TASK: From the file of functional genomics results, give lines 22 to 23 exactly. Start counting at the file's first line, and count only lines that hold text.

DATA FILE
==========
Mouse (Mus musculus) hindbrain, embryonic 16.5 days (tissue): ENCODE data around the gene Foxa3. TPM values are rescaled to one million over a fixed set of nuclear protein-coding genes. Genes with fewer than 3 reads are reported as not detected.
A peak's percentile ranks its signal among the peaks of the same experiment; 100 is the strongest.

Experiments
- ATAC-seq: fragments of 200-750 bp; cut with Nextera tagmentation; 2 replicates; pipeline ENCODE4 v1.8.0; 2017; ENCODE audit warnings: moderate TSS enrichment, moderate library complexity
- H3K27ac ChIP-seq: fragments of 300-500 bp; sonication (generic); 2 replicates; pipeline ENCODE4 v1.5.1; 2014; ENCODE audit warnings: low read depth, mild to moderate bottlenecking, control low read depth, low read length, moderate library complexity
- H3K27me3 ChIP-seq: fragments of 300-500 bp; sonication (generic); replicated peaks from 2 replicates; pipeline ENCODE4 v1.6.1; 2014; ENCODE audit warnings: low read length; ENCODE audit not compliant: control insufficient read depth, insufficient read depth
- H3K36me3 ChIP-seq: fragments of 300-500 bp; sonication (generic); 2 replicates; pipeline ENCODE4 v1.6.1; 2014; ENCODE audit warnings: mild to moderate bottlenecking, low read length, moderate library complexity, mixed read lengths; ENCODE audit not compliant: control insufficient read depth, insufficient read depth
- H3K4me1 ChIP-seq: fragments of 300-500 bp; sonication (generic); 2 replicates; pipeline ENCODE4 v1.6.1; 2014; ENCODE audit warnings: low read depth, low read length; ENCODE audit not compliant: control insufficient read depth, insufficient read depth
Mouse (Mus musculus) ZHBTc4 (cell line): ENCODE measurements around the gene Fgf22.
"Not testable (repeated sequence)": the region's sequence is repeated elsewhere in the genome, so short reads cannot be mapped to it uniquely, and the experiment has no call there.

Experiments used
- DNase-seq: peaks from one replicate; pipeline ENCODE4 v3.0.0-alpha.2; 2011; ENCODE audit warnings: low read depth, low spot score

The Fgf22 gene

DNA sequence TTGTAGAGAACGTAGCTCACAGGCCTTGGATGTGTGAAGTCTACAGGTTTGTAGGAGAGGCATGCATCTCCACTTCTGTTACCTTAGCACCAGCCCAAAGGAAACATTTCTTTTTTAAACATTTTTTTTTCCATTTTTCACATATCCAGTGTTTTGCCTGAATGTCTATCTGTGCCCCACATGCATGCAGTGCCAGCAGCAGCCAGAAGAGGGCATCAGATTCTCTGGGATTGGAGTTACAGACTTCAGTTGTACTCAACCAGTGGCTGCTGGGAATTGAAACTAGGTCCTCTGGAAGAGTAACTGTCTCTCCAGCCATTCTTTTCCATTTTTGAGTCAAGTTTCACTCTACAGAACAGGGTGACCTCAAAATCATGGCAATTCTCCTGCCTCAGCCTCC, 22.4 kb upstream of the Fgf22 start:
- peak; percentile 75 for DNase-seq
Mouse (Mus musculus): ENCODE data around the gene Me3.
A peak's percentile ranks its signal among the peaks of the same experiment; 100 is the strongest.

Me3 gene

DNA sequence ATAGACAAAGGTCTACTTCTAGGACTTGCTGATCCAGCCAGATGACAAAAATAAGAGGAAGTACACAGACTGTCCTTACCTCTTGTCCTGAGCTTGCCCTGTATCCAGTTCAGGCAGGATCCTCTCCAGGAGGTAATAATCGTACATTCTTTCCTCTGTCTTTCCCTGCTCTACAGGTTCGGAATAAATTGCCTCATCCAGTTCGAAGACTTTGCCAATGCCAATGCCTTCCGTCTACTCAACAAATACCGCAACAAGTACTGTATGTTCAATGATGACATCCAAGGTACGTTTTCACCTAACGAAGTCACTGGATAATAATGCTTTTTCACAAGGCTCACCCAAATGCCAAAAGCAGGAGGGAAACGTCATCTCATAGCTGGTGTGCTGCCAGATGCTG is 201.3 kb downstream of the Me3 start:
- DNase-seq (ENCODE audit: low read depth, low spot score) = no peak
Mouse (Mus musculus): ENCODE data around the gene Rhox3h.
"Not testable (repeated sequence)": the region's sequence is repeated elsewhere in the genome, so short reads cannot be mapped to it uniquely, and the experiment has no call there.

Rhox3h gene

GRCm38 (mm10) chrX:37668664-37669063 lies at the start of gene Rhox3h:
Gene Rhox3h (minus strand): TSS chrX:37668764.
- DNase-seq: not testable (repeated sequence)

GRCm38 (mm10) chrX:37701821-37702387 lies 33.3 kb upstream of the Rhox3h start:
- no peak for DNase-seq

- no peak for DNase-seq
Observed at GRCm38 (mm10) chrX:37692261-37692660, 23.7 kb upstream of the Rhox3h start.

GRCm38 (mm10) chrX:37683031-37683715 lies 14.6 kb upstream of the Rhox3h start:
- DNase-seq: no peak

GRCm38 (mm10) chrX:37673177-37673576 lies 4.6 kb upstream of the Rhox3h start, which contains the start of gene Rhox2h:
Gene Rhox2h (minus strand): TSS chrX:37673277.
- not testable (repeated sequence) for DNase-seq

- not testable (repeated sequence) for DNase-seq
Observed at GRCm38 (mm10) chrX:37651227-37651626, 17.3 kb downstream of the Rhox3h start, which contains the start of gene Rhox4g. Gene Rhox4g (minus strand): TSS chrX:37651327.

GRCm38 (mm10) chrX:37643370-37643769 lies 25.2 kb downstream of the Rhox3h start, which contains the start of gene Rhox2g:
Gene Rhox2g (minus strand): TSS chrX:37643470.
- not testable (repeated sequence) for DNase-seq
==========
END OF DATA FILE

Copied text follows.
"Not testable (repeated sequence)": the region's sequence is repeated elsewhere in the genome, so short reads cannot be mapped to it uniquely, and the experiment has no call there.

Rhox3h gene